In this week’s Torah reading, Parashat Nitzavim (Deuteronomy 29:9-30:20), Moses enumerates the curses that will befall those who stubbornly refuse to obey the terms of the covenant between God and Israel.
He describes what will happen to the Promised Land and its inhabitants through the eyes of outsiders – namely, the gentiles – who will witness God’s actions and will ask, “Wherefore hath the Lord done thus unto this land?” (Deut. 29:23). The explanation they receive will be the following: The Children of Israel abandoned God and turned to idol worship; therefore, God brought upon them all the curses referred to in the text, and cast them out of their ancestral land: “And the Lord rooted them out of their land in anger, and in wrath, and in great indignation, and cast them into another land, as it is this day” (Deut. 29:27).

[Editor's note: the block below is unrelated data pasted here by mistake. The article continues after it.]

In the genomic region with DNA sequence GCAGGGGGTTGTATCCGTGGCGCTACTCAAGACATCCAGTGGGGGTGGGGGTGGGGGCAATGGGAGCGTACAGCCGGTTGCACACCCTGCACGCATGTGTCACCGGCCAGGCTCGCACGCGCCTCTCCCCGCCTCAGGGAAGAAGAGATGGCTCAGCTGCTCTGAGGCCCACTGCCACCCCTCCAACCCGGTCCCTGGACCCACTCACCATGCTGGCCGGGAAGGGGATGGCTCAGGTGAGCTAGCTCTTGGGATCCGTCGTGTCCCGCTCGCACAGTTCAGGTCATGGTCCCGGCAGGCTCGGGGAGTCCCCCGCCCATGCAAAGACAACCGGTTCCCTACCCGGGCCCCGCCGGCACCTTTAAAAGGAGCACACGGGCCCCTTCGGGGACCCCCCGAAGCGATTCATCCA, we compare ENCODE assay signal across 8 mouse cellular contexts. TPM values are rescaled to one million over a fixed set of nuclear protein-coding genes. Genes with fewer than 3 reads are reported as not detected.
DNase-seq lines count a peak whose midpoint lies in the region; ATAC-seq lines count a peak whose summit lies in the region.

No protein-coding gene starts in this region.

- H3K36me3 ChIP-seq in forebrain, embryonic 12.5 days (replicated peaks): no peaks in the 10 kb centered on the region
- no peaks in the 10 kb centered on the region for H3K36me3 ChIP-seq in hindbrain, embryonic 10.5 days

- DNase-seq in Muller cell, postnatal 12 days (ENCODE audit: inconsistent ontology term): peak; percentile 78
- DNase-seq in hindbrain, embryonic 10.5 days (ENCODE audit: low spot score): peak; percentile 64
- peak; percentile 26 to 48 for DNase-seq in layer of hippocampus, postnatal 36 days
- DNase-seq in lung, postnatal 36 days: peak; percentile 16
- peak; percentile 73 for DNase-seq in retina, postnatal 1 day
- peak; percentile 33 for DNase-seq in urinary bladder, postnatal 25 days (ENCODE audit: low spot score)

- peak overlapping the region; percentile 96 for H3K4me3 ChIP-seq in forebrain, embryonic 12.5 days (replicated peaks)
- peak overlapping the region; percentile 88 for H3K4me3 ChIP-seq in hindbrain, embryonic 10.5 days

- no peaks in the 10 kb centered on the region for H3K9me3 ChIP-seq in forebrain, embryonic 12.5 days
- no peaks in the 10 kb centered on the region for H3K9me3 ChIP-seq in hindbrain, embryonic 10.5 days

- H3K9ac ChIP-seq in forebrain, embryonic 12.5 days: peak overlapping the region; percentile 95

According to an ancient tradition described in the sages’ writings and in the apocalyptic, apocryphal book of 4 Esdras, which is attributed to Ezra, this verse prophesies the fate of the Ten Tribes exiled from the Kingdom of Israel during the reign of Shalmaneser, king of Assyria.
In the fourth year of the reign of Hezekiah, son of Ahaz, king of Judah – which was also the seventh year of the reign of Hoshea, son of Elah, king of Israel – Shalmaneser exiled all the inhabitants of the Kingdom of Israel. This exile was the punishment meted out to them “because they hearkened not to the voice of the Lord their God, but transgressed his covenant, even all that Moses the servant of the Lord commanded, and would not hear it, nor do it” (2 Kings 18:12).
The myth of the Ten Lost Tribes developed over the years and became a means to serve the nationalist aspirations of the Children of Israel. The belief was that these tribes would reappear when a generation emerged that would be prepared for such an event; in rejoining the residents of the Kingdom of Judah who were not exiled, the tribes would help bring about Israel’s complete redemption.